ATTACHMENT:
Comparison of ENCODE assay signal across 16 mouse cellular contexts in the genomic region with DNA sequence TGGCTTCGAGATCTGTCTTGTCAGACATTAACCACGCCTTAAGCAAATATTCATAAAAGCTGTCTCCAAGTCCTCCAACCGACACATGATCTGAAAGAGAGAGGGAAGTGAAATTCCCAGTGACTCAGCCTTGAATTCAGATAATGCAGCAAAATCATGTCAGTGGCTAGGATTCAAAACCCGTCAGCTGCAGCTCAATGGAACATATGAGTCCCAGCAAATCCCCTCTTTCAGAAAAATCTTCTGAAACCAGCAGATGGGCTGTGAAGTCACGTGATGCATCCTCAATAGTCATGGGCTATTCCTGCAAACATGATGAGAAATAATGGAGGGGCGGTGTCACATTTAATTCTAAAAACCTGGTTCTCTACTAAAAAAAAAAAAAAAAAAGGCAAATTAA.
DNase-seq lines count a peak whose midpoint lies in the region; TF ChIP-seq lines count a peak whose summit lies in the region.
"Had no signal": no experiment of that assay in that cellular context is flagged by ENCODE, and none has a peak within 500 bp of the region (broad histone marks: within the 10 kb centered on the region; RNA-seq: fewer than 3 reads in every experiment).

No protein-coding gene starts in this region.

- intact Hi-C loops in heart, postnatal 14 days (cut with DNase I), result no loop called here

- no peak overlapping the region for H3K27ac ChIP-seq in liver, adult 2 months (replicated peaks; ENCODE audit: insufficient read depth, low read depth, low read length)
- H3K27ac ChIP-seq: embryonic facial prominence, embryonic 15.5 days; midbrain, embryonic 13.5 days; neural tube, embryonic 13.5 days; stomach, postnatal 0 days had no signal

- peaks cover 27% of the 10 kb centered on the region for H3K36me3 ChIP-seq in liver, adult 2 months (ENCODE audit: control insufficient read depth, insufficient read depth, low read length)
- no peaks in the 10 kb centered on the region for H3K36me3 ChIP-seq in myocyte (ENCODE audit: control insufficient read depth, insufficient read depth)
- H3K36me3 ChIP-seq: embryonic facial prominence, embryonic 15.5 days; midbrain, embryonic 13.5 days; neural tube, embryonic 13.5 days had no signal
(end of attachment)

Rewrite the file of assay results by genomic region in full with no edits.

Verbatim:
Comparison of ENCODE assay signal across 16 mouse cellular contexts in the genomic region with DNA sequence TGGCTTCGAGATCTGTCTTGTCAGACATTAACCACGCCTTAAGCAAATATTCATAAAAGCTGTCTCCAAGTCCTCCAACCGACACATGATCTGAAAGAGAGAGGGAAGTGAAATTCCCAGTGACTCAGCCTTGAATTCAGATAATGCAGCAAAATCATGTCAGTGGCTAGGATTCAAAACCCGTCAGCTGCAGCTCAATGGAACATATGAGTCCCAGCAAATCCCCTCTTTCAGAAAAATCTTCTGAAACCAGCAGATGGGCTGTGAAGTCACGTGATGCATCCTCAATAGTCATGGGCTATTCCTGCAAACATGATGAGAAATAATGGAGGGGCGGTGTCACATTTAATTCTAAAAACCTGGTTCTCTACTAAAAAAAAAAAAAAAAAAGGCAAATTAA.
DNase-seq lines count a peak whose midpoint lies in the region; TF ChIP-seq lines count a peak whose summit lies in the region.
"Had no signal": no experiment of that assay in that cellular context is flagged by ENCODE, and none has a peak within 500 bp of the region (broad histone marks: within the 10 kb centered on the region; RNA-seq: fewer than 3 reads in every experiment).

No protein-coding gene starts in this region.

- intact Hi-C loops in heart, postnatal 14 days (cut with DNase I), result no loop called here

- no peak overlapping the region for H3K27ac ChIP-seq in liver, adult 2 months (replicated peaks; ENCODE audit: insufficient read depth, low read depth, low read length)
- H3K27ac ChIP-seq: embryonic facial prominence, embryonic 15.5 days; midbrain, embryonic 13.5 days; neural tube, embryonic 13.5 days; stomach, postnatal 0 days had no signal

- peaks cover 27% of the 10 kb centered on the region for H3K36me3 ChIP-seq in liver, adult 2 months (ENCODE audit: control insufficient read depth, insufficient read depth, low read length)
- no peaks in the 10 kb centered on the region for H3K36me3 ChIP-seq in myocyte (ENCODE audit: control insufficient read depth, insufficient read depth)
- H3K36me3 ChIP-seq: embryonic facial prominence, embryonic 15.5 days; midbrain, embryonic 13.5 days; neural tube, embryonic 13.5 days had no signal